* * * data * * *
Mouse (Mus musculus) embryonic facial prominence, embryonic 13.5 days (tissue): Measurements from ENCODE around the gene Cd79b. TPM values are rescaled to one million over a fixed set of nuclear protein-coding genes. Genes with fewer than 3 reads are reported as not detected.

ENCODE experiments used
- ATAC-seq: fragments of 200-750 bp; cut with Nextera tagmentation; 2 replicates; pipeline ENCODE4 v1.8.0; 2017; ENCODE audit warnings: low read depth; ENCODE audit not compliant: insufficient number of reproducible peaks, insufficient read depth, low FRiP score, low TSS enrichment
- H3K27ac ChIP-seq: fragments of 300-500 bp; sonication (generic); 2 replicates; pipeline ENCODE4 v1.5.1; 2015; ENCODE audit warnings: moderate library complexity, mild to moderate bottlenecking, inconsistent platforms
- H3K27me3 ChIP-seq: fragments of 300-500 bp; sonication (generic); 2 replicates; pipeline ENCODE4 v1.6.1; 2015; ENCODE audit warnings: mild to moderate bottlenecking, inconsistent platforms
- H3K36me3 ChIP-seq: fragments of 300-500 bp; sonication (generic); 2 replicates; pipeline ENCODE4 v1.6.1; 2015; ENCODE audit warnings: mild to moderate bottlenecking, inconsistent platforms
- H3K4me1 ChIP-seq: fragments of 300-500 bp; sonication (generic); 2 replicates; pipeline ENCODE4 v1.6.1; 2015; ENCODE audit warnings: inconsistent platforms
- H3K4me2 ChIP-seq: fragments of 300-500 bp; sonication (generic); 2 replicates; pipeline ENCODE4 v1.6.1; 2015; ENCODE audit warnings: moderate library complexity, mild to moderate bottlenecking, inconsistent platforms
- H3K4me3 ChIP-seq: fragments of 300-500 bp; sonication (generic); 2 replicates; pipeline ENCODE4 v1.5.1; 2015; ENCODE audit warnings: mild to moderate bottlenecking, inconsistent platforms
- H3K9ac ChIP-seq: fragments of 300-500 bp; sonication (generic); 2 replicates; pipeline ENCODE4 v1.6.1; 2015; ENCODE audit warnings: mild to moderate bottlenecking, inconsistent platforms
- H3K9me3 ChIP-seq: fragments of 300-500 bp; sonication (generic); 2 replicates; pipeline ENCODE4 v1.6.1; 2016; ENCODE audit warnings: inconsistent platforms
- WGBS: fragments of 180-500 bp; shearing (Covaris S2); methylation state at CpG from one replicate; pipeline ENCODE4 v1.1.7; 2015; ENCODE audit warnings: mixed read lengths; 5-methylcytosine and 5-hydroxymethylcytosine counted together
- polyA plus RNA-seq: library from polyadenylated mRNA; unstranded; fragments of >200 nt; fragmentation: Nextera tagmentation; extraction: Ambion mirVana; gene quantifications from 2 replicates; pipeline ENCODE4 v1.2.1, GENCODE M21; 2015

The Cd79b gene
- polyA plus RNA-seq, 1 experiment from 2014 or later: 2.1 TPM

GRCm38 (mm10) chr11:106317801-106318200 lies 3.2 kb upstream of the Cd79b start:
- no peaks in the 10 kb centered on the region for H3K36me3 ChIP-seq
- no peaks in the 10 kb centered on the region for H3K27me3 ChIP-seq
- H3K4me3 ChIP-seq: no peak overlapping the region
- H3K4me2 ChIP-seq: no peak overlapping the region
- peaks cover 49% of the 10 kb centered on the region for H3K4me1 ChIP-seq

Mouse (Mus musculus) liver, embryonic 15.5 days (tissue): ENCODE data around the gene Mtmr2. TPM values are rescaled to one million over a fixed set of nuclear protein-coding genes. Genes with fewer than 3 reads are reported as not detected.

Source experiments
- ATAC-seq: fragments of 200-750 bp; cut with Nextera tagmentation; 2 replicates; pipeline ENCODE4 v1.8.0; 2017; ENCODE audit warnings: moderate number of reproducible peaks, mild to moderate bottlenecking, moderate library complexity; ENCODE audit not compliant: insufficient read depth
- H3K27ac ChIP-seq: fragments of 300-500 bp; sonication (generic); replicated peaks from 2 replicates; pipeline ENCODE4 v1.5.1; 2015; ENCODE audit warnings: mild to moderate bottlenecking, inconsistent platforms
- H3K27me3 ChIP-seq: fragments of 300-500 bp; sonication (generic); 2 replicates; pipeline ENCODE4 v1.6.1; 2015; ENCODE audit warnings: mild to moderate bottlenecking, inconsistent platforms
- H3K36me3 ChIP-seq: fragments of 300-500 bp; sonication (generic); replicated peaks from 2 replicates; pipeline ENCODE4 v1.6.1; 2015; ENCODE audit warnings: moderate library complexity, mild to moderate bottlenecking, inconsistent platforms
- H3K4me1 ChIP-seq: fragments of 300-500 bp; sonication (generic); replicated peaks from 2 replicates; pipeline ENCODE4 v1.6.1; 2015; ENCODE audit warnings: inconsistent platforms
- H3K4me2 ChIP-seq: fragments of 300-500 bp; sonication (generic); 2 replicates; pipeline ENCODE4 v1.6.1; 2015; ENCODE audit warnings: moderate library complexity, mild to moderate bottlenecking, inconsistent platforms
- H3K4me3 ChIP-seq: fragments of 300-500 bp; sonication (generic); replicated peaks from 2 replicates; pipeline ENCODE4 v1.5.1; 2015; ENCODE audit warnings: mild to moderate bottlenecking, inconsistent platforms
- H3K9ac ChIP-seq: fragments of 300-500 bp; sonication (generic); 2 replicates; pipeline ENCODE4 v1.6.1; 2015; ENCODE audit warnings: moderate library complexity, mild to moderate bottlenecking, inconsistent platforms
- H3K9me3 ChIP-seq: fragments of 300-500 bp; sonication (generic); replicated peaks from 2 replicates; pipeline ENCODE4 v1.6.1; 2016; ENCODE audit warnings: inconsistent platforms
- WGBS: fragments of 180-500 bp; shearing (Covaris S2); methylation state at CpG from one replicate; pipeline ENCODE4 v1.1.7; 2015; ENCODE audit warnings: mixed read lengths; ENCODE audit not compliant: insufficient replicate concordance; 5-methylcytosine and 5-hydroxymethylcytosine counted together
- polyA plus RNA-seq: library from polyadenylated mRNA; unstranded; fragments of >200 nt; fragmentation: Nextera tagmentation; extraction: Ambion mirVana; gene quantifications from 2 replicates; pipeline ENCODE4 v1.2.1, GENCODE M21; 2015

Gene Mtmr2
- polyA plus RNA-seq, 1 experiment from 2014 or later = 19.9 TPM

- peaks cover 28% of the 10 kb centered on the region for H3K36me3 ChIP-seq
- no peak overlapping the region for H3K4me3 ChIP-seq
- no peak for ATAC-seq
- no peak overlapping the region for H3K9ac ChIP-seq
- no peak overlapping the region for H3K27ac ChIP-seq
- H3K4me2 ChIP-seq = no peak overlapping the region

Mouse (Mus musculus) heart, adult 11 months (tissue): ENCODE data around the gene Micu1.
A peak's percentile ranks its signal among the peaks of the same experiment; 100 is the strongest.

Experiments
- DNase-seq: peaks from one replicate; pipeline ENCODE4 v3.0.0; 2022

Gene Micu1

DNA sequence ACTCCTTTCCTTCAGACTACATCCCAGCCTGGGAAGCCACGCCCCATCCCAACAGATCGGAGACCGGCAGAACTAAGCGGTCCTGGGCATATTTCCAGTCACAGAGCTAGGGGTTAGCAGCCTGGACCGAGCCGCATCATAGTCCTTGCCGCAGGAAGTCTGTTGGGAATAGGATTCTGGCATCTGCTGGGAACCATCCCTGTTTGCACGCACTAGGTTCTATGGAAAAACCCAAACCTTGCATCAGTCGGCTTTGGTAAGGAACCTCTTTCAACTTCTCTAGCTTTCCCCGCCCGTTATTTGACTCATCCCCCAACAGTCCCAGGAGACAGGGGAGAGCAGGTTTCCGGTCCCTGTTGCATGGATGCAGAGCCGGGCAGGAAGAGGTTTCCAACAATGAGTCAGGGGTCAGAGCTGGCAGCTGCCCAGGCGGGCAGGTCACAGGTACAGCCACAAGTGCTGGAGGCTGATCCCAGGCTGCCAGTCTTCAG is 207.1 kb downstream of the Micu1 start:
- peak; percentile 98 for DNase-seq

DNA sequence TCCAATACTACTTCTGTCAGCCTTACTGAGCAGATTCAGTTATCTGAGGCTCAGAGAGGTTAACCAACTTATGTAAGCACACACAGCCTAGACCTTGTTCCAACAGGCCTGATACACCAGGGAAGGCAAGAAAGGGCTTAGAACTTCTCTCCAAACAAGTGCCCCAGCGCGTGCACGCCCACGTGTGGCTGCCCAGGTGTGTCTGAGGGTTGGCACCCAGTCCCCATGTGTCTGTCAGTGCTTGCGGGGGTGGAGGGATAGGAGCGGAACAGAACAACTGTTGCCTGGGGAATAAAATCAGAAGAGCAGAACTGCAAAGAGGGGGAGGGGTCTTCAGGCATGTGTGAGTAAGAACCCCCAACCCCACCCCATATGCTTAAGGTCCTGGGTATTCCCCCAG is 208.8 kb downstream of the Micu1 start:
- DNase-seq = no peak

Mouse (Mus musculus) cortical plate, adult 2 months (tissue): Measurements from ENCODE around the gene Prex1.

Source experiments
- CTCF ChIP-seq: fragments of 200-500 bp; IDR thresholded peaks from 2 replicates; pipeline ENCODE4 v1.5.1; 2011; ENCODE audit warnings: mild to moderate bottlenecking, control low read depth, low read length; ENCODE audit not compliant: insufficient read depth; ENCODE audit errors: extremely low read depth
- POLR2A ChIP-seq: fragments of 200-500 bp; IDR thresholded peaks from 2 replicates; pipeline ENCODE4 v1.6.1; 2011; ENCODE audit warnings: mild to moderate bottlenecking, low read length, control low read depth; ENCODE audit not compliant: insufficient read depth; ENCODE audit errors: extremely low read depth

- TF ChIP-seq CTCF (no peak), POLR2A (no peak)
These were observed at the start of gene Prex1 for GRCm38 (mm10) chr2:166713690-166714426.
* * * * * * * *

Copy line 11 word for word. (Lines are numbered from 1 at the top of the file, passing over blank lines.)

- H3K9me3 ChIP-seq: fragments of 300-500 bp; sonication (generic); 2 replicates; pipeline ENCODE4 v1.6.1; 2016; ENCODE audit warnings: inconsistent platforms